Google earnings preview: Search for 'how to print money'

Judging by Wall Street sentiment, Google (GOOG) is poised to report strong earnings after the stock market closes today. And even if much of the positive vibe surrounding Google -- and there's a lot -- is already priced into the stock, which is up 70 percent since its March lows, many analysts believe there is still substantial upside potential.

Wall Street analysts are expecting Google to post $4.23 billion in net revenue, and earnings per share of $5.39 for the third quarter. That would represent a four percent gain over last year -- not the double digit growth Google experienced in its early days, but nice for a mature company in a deep recession.

Here's what to listen for from company executives today:
Online ad spending: Google has long insisted that it is better poised than its rivals to weather economic downturns due to the reliability and transparency of its Web search ads. Online advertising has dropped precipitously over the last year, but it will come back -- and indeed grow larger than it ever was, once the economy rebounds. Listen for the company to provide a health report for Web ad spending and in particular, listen for any comments about display advertising, which has been seen as particularly soft lately. Given that Yahoo (YHOO) and AOL (which publishes DailyFinance) have a healthy chunk of the display market, it's a field Google is eyeing hungrily. "We view YouTube's success along with the DoubleClick Ad Exchange as ways for Google to gain meaningful share of the display ad market, both on and off Google properties," Broadpoint AMTech analyst Ben Schachter wrote in a recent note to clients.

Android: It's been a year since T-Mobile introduced the first open source Android phone, the G1. Since then, the platform has made great strides -- the new Android-powered HTC Hero, which Sprint released last Sunday, is a stunning device. Last week, at the CTIA, the Wireless Association trade show, Android had something of a coming-out party. Google views Android as a key component in its campaign to move into wireless devices and mobile advertising, and although Apple's iPhone remains the "it" device for most tech-savvy consumers, new Android-powered devices are coming to market and in the works. Listen for the company's executives to offer an update on the company's mobile efforts -- in particular, listen for any news regarding the highly anticipated new version of the Android OS, 2.0.

Chrome: Google, as is its wont, has a predilection for experimenting in areas that do not at first glance seem essential to its core business of Web search advertising. One such field is Web browsing, where Google has been trying to push its alternative to market leader Microsoft's Internet Explorer -- with limited success. Earlier this year, Google announced that it would offer an entirely new, Web-based operating system built around its browser offering, Chrome. Listen for company executives to explain how they plan -- or at least hope -- to knock Microsoft off its market leading pedestal in browsers and consumer operating systems.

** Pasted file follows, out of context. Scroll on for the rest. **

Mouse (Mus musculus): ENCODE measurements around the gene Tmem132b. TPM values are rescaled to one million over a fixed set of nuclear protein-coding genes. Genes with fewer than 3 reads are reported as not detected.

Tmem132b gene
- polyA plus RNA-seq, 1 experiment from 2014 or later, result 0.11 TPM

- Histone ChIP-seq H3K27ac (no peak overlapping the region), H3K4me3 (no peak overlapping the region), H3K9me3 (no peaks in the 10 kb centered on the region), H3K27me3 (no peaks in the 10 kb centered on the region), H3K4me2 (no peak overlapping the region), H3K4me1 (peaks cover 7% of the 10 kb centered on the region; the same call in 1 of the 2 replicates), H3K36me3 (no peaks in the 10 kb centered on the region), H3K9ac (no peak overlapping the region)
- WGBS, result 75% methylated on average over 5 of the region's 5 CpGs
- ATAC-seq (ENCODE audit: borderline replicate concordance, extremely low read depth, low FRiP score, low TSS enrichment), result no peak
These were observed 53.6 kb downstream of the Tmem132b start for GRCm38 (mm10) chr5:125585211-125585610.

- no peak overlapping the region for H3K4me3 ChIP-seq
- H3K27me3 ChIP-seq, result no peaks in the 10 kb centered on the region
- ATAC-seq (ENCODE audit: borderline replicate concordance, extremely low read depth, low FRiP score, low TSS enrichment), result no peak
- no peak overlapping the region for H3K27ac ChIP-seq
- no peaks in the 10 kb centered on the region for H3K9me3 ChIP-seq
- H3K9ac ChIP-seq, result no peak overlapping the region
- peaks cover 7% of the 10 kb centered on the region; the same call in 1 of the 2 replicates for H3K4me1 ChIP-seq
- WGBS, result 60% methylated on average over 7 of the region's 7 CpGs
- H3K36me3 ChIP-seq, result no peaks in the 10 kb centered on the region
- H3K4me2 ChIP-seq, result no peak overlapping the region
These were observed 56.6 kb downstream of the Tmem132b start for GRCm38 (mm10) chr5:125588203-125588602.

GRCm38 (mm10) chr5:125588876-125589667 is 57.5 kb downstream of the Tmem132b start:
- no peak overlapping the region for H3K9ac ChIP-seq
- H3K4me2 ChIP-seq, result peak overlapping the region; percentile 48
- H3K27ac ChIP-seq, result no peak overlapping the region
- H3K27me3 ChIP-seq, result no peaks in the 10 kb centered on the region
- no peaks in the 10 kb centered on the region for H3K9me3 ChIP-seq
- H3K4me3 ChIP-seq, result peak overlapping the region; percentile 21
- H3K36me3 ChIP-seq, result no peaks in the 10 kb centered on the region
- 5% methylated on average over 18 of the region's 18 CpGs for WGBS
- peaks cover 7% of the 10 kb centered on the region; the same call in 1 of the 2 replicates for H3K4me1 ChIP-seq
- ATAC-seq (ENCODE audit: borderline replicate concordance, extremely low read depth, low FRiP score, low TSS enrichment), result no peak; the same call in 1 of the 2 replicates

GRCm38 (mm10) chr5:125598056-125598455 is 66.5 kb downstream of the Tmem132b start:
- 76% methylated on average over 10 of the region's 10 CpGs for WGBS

Wave: Google has touted its new Wave collaboration tool as the next generation in online work management, but many tech bloggers have panned the initial offering. Among the greater public, few are even aware it exists -- and fewer still know how to use it. Google hopes to change that. It spent over two years developing the product and clearly believes it will play a key role in the company's efforts to shift the locus of computing from the desktop to the Web -- so-called cloud computing. Listen for executives to provide an update on Wave, and perhaps to explain how they actually intend to get people to use it.

YouTube: Google's YouTube online video service is by far the most popular in the world, but how will it make money? Schacter expects YouTube's "clear positive trends will also provide a boost to revenue in the quarter." YouTube said recently it has served 1 billion videos -- all it needs to do now it serve up the billions of dollars of revenue thought by many (though not me) to justify the $1.65 billion Google paid for it in 2006. Listen for company executives to provide more guidance on the how improvements to YouTube's business model is going, although Schachter's wished-for "specifics about revenue and profitability at YouTube" may be a tall order.

Update 6:30 p.m. EST: Google earnings blow out Wall Street estimates on cost control, click growth. Google continued to print money last quarter, according to Wednesday's earnings report, which handily topped Wall Street estimates, sending the company's stock price nearly three percent higher in after-hours trading. (See article here.)

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